2016 December - Availability to care for an animal

When a veterinary practitioner accepts an animal for diagnosis or treatment there are very clear responsibilities and codes of professional conduct that go with the service being provided. These are to ensure the care of the animal is to current standards, and that the owner or client is fully informed about the ongoing care.

Under clause 8 of the Veterinary practitioners code of professional conduct, a veterinarian must demonstrate “availability to care for an animal”. When a veterinary practitioner accepts an animal for diagnosis or treatment, he or she must:


  1. Ensure that he or she is available for the ongoing care of the animal, or
  2. Ensure that if he or she will be unavailable, make arrangements for another veterinary practitioner to take over the care of the animal.


The situation may arise for example, where a veterinary practitioner initiates the diagnosis and care of an animal, but may be unavailable for the next day or more to continue with the ongoing care. In these circumstances the veterinarian is expected to ensure a veterinary colleague has all of the relevant information to continue the care to current standards.  It would also be appropriate to advise the client who will be providing the ongoing care.

In another situation an animal may be admitted to hospital and warrant critical care monitoring overnight. It may be the case where the veterinarian does not provide overnight monitoring of animals in their hospital. In these circumstances the veterinary practitioner is expected to discuss the situation with the client or owner of the animal, so they can be given the choice of authorising it to stay in their hospital without overnight care, or to transfer it to another veterinary hospital with 24 hour care. If the animal is transferred to another veterinary hospital the owner or client must be fully informed of the details of the hospital, how to contact them and what to expect.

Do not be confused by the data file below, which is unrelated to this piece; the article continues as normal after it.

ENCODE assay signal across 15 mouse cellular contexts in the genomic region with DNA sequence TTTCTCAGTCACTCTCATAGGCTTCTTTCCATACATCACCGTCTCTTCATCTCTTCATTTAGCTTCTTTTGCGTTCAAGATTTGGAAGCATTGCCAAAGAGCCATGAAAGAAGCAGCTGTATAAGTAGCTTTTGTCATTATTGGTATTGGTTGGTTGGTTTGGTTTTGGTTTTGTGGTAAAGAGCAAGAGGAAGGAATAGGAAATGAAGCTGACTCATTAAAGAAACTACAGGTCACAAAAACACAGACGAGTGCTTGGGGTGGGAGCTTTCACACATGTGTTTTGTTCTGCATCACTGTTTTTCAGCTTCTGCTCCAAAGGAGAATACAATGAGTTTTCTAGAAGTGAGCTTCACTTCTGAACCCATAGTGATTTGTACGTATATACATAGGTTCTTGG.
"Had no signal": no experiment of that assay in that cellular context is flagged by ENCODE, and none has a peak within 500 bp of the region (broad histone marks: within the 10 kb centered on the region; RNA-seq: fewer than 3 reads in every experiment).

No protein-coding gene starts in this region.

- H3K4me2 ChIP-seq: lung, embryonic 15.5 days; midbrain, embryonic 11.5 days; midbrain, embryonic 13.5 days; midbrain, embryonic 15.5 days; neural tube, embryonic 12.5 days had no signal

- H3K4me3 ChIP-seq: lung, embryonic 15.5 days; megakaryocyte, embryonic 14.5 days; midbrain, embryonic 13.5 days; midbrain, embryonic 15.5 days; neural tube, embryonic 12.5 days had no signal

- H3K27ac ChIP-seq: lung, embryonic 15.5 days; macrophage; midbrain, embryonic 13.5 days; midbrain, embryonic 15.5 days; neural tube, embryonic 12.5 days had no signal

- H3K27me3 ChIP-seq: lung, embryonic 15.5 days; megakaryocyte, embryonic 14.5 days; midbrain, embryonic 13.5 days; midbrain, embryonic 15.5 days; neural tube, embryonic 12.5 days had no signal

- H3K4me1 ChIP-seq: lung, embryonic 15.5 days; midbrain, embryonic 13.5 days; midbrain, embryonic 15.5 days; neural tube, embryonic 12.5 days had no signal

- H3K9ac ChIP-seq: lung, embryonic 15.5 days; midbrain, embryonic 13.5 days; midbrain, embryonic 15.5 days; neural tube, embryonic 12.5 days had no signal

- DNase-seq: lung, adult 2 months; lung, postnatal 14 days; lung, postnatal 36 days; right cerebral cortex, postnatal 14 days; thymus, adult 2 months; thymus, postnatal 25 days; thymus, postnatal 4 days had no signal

Owners and clients should be advised on details of what to do in an after-hours emergency, or when an animal develops an unexpected complication following surgery or treatment in hospital. The veterinarian must be available to examine the animal and provide the care that is required, OR direct the owner or client to another veterinary hospital that is able to undertake the care of the animal. In this situation, the veterinarian should have made arrangements with the other veterinary hospital to ensure they are aware that after-hours emergencies may be referred to them.